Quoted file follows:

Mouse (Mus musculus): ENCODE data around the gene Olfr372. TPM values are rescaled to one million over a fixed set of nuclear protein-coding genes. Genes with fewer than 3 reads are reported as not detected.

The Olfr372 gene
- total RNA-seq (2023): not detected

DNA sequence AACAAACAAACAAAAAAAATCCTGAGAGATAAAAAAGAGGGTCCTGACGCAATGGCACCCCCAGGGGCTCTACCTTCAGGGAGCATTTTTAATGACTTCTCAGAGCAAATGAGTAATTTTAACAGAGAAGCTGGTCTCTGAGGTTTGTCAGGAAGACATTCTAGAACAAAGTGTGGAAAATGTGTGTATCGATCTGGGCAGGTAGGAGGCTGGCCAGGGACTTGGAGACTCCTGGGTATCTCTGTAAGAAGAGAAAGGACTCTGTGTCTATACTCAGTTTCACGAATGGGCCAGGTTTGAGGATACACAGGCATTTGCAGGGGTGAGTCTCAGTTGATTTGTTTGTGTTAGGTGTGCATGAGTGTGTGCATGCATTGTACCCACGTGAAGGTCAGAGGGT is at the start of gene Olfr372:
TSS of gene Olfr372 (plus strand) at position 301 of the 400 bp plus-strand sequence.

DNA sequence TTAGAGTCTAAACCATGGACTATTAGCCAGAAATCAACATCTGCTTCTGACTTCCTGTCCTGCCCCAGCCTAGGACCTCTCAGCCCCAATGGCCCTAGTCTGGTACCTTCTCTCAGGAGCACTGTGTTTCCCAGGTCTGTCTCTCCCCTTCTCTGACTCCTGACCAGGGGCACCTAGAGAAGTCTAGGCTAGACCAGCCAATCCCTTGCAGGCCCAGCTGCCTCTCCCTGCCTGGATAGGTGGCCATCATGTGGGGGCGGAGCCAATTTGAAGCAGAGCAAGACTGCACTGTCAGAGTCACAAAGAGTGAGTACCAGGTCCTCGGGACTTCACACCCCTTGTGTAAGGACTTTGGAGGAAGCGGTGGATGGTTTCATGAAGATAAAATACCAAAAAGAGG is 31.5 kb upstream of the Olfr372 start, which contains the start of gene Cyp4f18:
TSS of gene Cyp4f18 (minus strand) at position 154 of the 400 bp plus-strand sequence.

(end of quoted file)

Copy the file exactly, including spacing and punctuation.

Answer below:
Mouse (Mus musculus): ENCODE data around the gene Olfr372. TPM values are rescaled to one million over a fixed set of nuclear protein-coding genes. Genes with fewer than 3 reads are reported as not detected.

The Olfr372 gene
- total RNA-seq (2023): not detected

DNA sequence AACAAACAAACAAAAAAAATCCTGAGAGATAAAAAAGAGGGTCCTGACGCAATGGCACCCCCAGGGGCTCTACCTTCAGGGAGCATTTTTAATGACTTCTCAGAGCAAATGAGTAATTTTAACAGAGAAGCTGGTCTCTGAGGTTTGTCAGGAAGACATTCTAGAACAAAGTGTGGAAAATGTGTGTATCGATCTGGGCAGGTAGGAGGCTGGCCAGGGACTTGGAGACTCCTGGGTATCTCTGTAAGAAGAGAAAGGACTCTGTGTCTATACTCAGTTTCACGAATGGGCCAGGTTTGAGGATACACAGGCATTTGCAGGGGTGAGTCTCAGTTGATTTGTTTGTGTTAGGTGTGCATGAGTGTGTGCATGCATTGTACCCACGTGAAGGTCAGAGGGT is at the start of gene Olfr372:
TSS of gene Olfr372 (plus strand) at position 301 of the 400 bp plus-strand sequence.

DNA sequence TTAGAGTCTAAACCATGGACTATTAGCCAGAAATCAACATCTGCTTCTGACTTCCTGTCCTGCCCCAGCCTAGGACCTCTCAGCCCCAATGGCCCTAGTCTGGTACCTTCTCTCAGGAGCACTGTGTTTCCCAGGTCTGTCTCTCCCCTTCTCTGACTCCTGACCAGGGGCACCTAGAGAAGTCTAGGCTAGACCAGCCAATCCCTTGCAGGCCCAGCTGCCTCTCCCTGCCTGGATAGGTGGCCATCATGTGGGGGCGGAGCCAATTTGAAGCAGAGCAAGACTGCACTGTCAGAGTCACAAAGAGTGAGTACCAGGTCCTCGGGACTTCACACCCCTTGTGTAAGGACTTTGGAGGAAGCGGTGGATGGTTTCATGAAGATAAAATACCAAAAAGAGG is 31.5 kb upstream of the Olfr372 start, which contains the start of gene Cyp4f18:
TSS of gene Cyp4f18 (minus strand) at position 154 of the 400 bp plus-strand sequence.